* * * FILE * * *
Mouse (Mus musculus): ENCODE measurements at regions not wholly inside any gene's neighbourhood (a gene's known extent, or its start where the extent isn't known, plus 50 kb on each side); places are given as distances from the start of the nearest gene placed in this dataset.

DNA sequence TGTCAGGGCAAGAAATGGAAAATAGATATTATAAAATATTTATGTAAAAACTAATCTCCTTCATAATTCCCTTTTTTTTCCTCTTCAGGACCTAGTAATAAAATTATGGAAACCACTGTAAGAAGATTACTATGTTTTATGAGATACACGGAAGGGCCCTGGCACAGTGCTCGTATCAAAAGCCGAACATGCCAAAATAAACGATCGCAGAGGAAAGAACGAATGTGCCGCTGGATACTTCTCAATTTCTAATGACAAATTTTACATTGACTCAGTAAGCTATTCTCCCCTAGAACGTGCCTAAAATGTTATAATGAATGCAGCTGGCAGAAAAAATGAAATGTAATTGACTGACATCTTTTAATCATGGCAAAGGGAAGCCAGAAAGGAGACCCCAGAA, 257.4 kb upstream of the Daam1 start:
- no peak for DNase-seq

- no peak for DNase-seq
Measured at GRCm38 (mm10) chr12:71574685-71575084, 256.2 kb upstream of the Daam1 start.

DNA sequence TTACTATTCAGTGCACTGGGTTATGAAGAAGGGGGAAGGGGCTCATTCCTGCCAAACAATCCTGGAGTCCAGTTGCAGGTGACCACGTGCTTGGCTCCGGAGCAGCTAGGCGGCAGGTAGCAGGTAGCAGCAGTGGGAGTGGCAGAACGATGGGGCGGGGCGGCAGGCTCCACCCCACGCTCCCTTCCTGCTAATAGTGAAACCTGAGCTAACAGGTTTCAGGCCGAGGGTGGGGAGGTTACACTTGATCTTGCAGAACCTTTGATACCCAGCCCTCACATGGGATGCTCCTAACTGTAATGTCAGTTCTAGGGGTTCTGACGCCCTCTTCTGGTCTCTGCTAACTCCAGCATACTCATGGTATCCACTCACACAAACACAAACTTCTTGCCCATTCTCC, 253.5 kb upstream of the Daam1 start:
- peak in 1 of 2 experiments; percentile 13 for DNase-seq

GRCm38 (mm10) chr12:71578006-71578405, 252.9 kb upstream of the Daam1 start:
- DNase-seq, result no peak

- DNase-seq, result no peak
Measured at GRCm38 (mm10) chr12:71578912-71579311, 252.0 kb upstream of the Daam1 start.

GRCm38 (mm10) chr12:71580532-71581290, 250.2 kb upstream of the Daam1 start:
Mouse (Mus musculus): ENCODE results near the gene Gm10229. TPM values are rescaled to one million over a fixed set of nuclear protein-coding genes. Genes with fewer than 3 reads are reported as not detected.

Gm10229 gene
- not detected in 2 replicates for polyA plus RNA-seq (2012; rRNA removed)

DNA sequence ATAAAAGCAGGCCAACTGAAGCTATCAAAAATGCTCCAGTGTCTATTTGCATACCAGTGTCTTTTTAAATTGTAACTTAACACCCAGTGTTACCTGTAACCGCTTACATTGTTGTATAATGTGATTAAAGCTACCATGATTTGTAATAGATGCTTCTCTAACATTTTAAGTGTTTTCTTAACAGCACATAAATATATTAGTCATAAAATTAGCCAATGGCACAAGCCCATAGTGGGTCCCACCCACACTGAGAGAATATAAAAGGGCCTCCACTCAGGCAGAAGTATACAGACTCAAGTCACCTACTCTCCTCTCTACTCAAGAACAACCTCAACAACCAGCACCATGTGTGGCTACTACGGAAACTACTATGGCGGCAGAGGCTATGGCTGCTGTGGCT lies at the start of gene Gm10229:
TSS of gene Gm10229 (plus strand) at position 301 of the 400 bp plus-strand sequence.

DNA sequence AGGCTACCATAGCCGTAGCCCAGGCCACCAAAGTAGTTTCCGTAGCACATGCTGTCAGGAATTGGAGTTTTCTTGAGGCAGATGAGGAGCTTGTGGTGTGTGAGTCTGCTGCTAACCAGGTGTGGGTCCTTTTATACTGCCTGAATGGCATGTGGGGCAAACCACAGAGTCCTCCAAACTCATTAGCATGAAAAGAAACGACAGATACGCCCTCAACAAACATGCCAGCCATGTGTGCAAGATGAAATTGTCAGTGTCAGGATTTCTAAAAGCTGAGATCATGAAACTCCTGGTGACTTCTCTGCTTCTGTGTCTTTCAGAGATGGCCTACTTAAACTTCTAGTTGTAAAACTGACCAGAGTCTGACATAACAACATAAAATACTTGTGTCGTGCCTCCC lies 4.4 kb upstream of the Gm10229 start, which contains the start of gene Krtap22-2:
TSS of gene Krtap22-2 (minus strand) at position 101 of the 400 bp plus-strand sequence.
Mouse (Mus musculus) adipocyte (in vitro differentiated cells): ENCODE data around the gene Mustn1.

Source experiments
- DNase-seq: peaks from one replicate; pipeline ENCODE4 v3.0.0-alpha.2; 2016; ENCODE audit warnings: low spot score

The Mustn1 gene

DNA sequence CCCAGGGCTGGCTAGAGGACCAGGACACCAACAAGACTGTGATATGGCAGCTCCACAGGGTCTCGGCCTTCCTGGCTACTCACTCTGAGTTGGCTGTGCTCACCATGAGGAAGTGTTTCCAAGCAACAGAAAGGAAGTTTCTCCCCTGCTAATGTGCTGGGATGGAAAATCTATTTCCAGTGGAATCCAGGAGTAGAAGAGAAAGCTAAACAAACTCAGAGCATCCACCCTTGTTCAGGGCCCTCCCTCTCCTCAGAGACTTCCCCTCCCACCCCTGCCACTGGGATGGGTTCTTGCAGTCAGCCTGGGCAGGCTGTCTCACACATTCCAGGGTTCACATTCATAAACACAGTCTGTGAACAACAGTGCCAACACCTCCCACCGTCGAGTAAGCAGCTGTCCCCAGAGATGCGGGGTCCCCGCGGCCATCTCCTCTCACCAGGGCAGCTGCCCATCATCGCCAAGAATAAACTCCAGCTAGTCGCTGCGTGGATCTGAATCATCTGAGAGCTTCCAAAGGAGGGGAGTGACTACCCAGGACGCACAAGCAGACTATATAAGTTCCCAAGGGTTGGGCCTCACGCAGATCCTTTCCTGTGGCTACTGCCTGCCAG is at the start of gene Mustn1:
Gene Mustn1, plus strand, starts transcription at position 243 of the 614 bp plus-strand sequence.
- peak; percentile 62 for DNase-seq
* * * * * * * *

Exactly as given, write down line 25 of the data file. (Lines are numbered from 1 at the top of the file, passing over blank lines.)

Gene Mustn1, plus strand, starts transcription at position 243 of the 614 bp plus-strand sequence.